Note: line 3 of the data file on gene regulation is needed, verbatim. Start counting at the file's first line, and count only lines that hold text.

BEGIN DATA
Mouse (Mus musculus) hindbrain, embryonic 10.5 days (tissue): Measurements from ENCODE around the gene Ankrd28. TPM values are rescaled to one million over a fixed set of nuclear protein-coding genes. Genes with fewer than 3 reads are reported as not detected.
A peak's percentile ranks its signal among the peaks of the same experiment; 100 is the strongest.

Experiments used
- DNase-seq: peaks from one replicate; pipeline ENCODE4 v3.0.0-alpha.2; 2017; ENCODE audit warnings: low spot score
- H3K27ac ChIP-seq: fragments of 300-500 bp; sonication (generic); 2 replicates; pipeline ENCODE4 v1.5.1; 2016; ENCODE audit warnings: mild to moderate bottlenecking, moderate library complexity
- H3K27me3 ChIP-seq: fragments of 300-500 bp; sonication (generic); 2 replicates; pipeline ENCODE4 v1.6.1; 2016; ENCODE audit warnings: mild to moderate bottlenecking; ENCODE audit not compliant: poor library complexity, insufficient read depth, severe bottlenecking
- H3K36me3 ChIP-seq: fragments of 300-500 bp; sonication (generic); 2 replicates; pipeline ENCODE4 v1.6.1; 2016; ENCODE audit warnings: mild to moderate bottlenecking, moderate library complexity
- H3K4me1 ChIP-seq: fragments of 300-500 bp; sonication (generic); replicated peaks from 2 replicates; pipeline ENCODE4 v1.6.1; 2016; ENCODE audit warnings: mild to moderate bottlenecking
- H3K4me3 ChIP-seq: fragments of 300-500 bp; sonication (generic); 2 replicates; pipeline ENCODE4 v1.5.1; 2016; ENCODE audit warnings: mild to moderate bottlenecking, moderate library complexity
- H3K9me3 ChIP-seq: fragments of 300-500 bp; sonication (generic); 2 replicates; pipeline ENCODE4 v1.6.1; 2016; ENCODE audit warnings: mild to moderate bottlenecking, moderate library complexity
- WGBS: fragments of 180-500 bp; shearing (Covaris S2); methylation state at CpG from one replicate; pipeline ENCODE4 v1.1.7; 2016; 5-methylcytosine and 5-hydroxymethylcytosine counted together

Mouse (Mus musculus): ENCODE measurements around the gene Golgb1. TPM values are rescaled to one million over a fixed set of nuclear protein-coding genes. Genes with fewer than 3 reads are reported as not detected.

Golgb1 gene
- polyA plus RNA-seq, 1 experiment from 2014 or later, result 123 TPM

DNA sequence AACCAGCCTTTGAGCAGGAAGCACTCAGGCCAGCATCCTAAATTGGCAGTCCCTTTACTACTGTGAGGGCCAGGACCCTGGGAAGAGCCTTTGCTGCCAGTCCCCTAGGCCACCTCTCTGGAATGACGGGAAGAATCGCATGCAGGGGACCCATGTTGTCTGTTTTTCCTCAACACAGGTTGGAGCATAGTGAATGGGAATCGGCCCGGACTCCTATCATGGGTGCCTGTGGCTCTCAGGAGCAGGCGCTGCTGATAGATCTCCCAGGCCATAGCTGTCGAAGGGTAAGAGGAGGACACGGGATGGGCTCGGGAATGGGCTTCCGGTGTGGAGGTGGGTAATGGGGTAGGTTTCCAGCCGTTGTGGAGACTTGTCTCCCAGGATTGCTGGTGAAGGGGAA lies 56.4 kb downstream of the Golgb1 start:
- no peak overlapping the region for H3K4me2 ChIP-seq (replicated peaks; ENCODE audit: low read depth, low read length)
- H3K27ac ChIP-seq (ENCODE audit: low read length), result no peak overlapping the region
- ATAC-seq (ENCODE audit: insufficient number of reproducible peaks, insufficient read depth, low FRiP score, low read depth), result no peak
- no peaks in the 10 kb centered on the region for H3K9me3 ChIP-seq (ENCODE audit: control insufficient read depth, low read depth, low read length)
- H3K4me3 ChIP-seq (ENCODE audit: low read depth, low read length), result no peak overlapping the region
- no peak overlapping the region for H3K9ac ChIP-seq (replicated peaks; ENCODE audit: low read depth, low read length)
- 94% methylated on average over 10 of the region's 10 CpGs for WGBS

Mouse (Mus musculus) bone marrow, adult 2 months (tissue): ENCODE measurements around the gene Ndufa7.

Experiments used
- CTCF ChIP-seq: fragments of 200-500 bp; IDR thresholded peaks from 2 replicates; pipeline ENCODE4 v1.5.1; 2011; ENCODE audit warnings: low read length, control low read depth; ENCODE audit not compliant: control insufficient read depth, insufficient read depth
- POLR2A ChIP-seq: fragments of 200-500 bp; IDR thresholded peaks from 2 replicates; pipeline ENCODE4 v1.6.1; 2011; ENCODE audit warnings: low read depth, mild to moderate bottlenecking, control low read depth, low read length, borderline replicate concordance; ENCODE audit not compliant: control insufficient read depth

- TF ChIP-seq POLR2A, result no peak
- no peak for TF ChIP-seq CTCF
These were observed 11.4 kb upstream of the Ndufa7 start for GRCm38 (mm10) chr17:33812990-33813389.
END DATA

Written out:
Experiments used